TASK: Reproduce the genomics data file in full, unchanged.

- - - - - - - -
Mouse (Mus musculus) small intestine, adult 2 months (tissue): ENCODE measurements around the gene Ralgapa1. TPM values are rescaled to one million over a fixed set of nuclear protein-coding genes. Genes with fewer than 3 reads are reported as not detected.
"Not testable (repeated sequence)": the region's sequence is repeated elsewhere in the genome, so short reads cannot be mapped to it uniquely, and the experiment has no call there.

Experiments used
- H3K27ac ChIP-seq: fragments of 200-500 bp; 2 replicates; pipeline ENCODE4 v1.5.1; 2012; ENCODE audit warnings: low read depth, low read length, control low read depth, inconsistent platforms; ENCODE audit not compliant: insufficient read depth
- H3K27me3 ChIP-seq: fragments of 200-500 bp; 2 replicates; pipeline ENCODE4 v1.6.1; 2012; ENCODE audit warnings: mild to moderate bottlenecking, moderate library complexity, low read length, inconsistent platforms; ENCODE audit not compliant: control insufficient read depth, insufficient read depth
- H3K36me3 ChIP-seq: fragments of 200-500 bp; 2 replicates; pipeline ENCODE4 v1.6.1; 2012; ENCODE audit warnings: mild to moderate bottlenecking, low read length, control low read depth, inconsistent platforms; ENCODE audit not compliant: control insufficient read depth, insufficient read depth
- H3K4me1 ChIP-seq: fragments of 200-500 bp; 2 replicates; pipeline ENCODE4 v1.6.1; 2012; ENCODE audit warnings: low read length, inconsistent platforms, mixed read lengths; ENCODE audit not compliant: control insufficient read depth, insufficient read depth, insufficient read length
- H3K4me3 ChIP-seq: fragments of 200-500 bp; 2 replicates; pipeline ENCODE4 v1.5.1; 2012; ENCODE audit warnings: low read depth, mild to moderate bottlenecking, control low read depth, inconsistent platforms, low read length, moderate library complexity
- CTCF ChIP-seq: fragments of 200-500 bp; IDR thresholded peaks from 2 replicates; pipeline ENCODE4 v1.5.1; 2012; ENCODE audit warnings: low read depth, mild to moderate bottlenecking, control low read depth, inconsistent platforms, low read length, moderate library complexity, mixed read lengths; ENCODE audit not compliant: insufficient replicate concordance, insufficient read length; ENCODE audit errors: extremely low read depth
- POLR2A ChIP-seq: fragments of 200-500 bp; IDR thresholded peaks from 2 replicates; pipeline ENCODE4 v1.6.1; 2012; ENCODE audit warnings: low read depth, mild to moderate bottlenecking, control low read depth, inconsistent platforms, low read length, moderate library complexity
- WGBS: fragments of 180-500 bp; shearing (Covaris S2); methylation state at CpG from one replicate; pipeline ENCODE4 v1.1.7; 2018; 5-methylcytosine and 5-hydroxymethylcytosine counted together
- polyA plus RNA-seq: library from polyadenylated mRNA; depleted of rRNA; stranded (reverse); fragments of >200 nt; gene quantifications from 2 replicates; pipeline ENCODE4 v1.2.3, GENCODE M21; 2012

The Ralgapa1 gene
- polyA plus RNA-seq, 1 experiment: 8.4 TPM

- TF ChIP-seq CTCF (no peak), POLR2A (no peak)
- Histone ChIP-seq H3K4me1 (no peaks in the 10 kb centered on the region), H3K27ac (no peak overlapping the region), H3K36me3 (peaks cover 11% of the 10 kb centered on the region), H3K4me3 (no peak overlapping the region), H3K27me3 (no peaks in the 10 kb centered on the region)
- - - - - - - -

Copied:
Mouse (Mus musculus) small intestine, adult 2 months (tissue): ENCODE measurements around the gene Ralgapa1. TPM values are rescaled to one million over a fixed set of nuclear protein-coding genes. Genes with fewer than 3 reads are reported as not detected.
"Not testable (repeated sequence)": the region's sequence is repeated elsewhere in the genome, so short reads cannot be mapped to it uniquely, and the experiment has no call there.

Experiments used
- H3K27ac ChIP-seq: fragments of 200-500 bp; 2 replicates; pipeline ENCODE4 v1.5.1; 2012; ENCODE audit warnings: low read depth, low read length, control low read depth, inconsistent platforms; ENCODE audit not compliant: insufficient read depth
- H3K27me3 ChIP-seq: fragments of 200-500 bp; 2 replicates; pipeline ENCODE4 v1.6.1; 2012; ENCODE audit warnings: mild to moderate bottlenecking, moderate library complexity, low read length, inconsistent platforms; ENCODE audit not compliant: control insufficient read depth, insufficient read depth
- H3K36me3 ChIP-seq: fragments of 200-500 bp; 2 replicates; pipeline ENCODE4 v1.6.1; 2012; ENCODE audit warnings: mild to moderate bottlenecking, low read length, control low read depth, inconsistent platforms; ENCODE audit not compliant: control insufficient read depth, insufficient read depth
- H3K4me1 ChIP-seq: fragments of 200-500 bp; 2 replicates; pipeline ENCODE4 v1.6.1; 2012; ENCODE audit warnings: low read length, inconsistent platforms, mixed read lengths; ENCODE audit not compliant: control insufficient read depth, insufficient read depth, insufficient read length
- H3K4me3 ChIP-seq: fragments of 200-500 bp; 2 replicates; pipeline ENCODE4 v1.5.1; 2012; ENCODE audit warnings: low read depth, mild to moderate bottlenecking, control low read depth, inconsistent platforms, low read length, moderate library complexity
- CTCF ChIP-seq: fragments of 200-500 bp; IDR thresholded peaks from 2 replicates; pipeline ENCODE4 v1.5.1; 2012; ENCODE audit warnings: low read depth, mild to moderate bottlenecking, control low read depth, inconsistent platforms, low read length, moderate library complexity, mixed read lengths; ENCODE audit not compliant: insufficient replicate concordance, insufficient read length; ENCODE audit errors: extremely low read depth
- POLR2A ChIP-seq: fragments of 200-500 bp; IDR thresholded peaks from 2 replicates; pipeline ENCODE4 v1.6.1; 2012; ENCODE audit warnings: low read depth, mild to moderate bottlenecking, control low read depth, inconsistent platforms, low read length, moderate library complexity
- WGBS: fragments of 180-500 bp; shearing (Covaris S2); methylation state at CpG from one replicate; pipeline ENCODE4 v1.1.7; 2018; 5-methylcytosine and 5-hydroxymethylcytosine counted together
- polyA plus RNA-seq: library from polyadenylated mRNA; depleted of rRNA; stranded (reverse); fragments of >200 nt; gene quantifications from 2 replicates; pipeline ENCODE4 v1.2.3, GENCODE M21; 2012

The Ralgapa1 gene
- polyA plus RNA-seq, 1 experiment: 8.4 TPM

- TF ChIP-seq CTCF (no peak), POLR2A (no peak)
- Histone ChIP-seq H3K4me1 (no peaks in the 10 kb centered on the region), H3K27ac (no peak overlapping the region), H3K36me3 (peaks cover 11% of the 10 kb centered on the region), H3K4me3 (no peak overlapping the region), H3K27me3 (no peaks in the 10 kb centered on the region)